4.  Distance.  Playing with the distance one moves through an exercise can play a big role in challenging ones balance.  Take a step down from a bench for example.  The greater the height of the step, the greater the individual has to work to control the step down.

5.  Reps/Sets.  These play a role due to what sort of demand you are placing on the body.  The idea might be to fatigue to body throughout a set and as a result of this, the client will have to work harder to maintain balance as they tire.

6.  Frequency/Speed – both of these can play a role in challenging ones balance.  Faster movements or slower movements will impact each person very differently.  Some people find it easier to control balance with slow movements whereas others with fast movements.

There are many other variables that can play a role in challenging ones balance.  This blog is not meant to exhaust that list, but merely get you thinking about how you can change up your exercises for your clients to challenge and train their balance.

Who Can Benefit From Balance Training?

Everyone can benefit from balance training.  Some of those who are more likely to benefit for different reasons include:

  • Seniors/Elderly.
  • Individuals who are recovering from musculoksleletal injuries such as ankle sprains, ligament injuries in the knees, back pain etc.  

Examples of Balance Exercises

  • Walking forward, walking backwards, carioca
  • Walking with arms swinging in sync and out of sync.
  • Walking with eyes closed, head movements
  • Walking that involves stepping up and over an object, walking along a line
  • Bilateral stance (feet side by side) with head, trunk or arm movements, eyes open/closed, head movements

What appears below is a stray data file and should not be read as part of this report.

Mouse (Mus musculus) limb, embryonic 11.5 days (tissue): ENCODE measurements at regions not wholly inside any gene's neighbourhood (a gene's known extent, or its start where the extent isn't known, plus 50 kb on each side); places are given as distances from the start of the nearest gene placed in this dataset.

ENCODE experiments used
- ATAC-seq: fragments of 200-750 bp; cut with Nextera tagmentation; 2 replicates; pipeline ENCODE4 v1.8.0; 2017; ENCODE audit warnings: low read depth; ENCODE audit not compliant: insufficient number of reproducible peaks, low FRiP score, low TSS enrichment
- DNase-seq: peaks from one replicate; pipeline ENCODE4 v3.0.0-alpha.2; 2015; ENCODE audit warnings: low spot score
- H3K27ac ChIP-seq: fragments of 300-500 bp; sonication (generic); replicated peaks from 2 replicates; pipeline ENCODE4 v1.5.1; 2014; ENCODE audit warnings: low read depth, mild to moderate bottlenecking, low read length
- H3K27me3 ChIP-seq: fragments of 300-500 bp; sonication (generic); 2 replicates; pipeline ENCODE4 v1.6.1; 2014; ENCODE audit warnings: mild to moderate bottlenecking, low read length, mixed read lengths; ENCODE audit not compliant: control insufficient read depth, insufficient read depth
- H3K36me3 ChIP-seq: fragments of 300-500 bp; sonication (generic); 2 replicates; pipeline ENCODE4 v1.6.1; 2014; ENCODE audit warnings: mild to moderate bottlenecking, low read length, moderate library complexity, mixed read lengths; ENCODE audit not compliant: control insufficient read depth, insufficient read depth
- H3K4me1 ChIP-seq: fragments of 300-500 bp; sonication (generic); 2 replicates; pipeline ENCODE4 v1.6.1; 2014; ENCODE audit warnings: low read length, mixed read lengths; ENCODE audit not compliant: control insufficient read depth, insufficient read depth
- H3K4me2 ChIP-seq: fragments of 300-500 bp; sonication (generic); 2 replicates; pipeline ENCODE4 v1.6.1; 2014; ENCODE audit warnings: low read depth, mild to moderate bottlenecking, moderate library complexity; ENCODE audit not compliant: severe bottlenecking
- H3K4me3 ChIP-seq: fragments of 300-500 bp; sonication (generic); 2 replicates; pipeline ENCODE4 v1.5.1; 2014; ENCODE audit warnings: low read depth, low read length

• Weight shift transfer from one leg to the other forwards/backwards, side by side
  • Single Leg Balance Reach Exercises
  • Lunging with arm reaches, holding a weight on one side of the body
  • Squatting with movement of arms or holding a weight
  • Step up/Down


Some Links To Some Balance Exercise

Physioroom – http://www.physioroom.com/injuries/supplements/proprioception_exercises1.php

National Institute Ageing – http://www.nia.nih.gov/health/publication/exercise-physical-activity/sample-exercises-balance

NIH Senior Health – http://nihseniorhealth.gov/exerciseandphysicalactivityexercisestotry/balanceexercises/01.html


Research Links

Balance Training To Prevent Fall – http://www.health.harvard.edu/blog/balance-training-seems-to-prevent-falls-injuries-in-seniors-201310316825

Balance Training & Ankle Injuries – http://www.ncbi.nlm.nih.gov/pmc/articles/PMC164373/

Osteopath Heath Williams is owner and director of Principle Four Osteopathy.  Principle Four Osteopathy is one of Melbourne City CBD and Docklands leading Osteopathy Clinics.

The Melbourne City CBD clinic is  located at 29 Somerset Place (basement), close to the corner of Elizabeth St and Little Bourke in the Melbourne City CBD. Our premises adjoin the Jon Weller Personal Training Studio, a fully-equipped training space which allows clients to combine their osteopathy treatment with exercise tutorials or specific training programs and rehabilitation.

The Docklands clinic is located at 717 Bourke St (Ground Floor), beneath the Channel 9 building near the walkway from Southern Cross Train Station to Etihad Stadium.  Our premises adjoin Pilates on Bourke, a fully-equipped pilates and yoga training space which allows clients to combine their osteopathy treatment with exercise tutorials, pilates or specific training programs and rehabilitation.

To speak to an Osteopath or book an appointment at Principle Four Osteopathy, please book online or call 03 9670 9290.